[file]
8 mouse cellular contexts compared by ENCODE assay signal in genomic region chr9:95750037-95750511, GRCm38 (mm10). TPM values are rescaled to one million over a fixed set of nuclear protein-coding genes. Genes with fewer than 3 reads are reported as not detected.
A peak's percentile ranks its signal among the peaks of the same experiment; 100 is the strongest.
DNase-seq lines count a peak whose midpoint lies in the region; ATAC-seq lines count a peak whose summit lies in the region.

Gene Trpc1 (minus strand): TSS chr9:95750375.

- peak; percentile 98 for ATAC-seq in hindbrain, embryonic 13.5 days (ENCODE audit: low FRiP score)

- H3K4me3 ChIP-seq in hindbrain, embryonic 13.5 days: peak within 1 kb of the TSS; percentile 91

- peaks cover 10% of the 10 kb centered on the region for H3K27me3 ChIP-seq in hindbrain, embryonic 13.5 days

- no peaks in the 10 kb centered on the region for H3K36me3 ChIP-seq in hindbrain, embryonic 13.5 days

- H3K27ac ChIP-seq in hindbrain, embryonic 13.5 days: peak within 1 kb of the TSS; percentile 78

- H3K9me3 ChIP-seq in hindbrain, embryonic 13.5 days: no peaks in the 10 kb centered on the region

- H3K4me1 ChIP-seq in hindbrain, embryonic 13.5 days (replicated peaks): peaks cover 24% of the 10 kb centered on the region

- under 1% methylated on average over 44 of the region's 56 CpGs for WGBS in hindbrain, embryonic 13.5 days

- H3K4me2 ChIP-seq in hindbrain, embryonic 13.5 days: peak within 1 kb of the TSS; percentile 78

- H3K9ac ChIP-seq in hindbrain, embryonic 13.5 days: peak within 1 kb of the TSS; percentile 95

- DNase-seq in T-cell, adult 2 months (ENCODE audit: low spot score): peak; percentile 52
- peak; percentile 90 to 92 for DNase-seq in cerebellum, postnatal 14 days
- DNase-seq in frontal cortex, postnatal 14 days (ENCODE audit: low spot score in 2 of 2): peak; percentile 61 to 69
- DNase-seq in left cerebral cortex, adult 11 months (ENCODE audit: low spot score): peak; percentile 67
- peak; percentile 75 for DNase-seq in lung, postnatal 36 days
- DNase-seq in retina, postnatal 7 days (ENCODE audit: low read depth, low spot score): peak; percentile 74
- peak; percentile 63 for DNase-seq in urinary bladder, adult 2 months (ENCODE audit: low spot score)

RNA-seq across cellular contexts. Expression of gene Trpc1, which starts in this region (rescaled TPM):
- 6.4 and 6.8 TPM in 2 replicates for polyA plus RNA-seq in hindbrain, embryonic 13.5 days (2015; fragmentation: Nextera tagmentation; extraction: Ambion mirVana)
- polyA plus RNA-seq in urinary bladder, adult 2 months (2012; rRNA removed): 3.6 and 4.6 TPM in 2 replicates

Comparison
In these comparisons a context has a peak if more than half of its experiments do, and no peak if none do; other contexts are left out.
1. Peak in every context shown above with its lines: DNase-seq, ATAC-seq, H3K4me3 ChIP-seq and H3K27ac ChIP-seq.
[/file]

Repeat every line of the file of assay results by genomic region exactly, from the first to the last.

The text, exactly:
8 mouse cellular contexts compared by ENCODE assay signal in genomic region chr9:95750037-95750511, GRCm38 (mm10). TPM values are rescaled to one million over a fixed set of nuclear protein-coding genes. Genes with fewer than 3 reads are reported as not detected.
A peak's percentile ranks its signal among the peaks of the same experiment; 100 is the strongest.
DNase-seq lines count a peak whose midpoint lies in the region; ATAC-seq lines count a peak whose summit lies in the region.

Gene Trpc1 (minus strand): TSS chr9:95750375.

- peak; percentile 98 for ATAC-seq in hindbrain, embryonic 13.5 days (ENCODE audit: low FRiP score)

- H3K4me3 ChIP-seq in hindbrain, embryonic 13.5 days: peak within 1 kb of the TSS; percentile 91

- peaks cover 10% of the 10 kb centered on the region for H3K27me3 ChIP-seq in hindbrain, embryonic 13.5 days

- no peaks in the 10 kb centered on the region for H3K36me3 ChIP-seq in hindbrain, embryonic 13.5 days

- H3K27ac ChIP-seq in hindbrain, embryonic 13.5 days: peak within 1 kb of the TSS; percentile 78

- H3K9me3 ChIP-seq in hindbrain, embryonic 13.5 days: no peaks in the 10 kb centered on the region

- H3K4me1 ChIP-seq in hindbrain, embryonic 13.5 days (replicated peaks): peaks cover 24% of the 10 kb centered on the region

- under 1% methylated on average over 44 of the region's 56 CpGs for WGBS in hindbrain, embryonic 13.5 days

- H3K4me2 ChIP-seq in hindbrain, embryonic 13.5 days: peak within 1 kb of the TSS; percentile 78

- H3K9ac ChIP-seq in hindbrain, embryonic 13.5 days: peak within 1 kb of the TSS; percentile 95

- DNase-seq in T-cell, adult 2 months (ENCODE audit: low spot score): peak; percentile 52
- peak; percentile 90 to 92 for DNase-seq in cerebellum, postnatal 14 days
- DNase-seq in frontal cortex, postnatal 14 days (ENCODE audit: low spot score in 2 of 2): peak; percentile 61 to 69
- DNase-seq in left cerebral cortex, adult 11 months (ENCODE audit: low spot score): peak; percentile 67
- peak; percentile 75 for DNase-seq in lung, postnatal 36 days
- DNase-seq in retina, postnatal 7 days (ENCODE audit: low read depth, low spot score): peak; percentile 74
- peak; percentile 63 for DNase-seq in urinary bladder, adult 2 months (ENCODE audit: low spot score)

RNA-seq across cellular contexts. Expression of gene Trpc1, which starts in this region (rescaled TPM):
- 6.4 and 6.8 TPM in 2 replicates for polyA plus RNA-seq in hindbrain, embryonic 13.5 days (2015; fragmentation: Nextera tagmentation; extraction: Ambion mirVana)
- polyA plus RNA-seq in urinary bladder, adult 2 months (2012; rRNA removed): 3.6 and 4.6 TPM in 2 replicates

Comparison
In these comparisons a context has a peak if more than half of its experiments do, and no peak if none do; other contexts are left out.
1. Peak in every context shown above with its lines: DNase-seq, ATAC-seq, H3K4me3 ChIP-seq and H3K27ac ChIP-seq.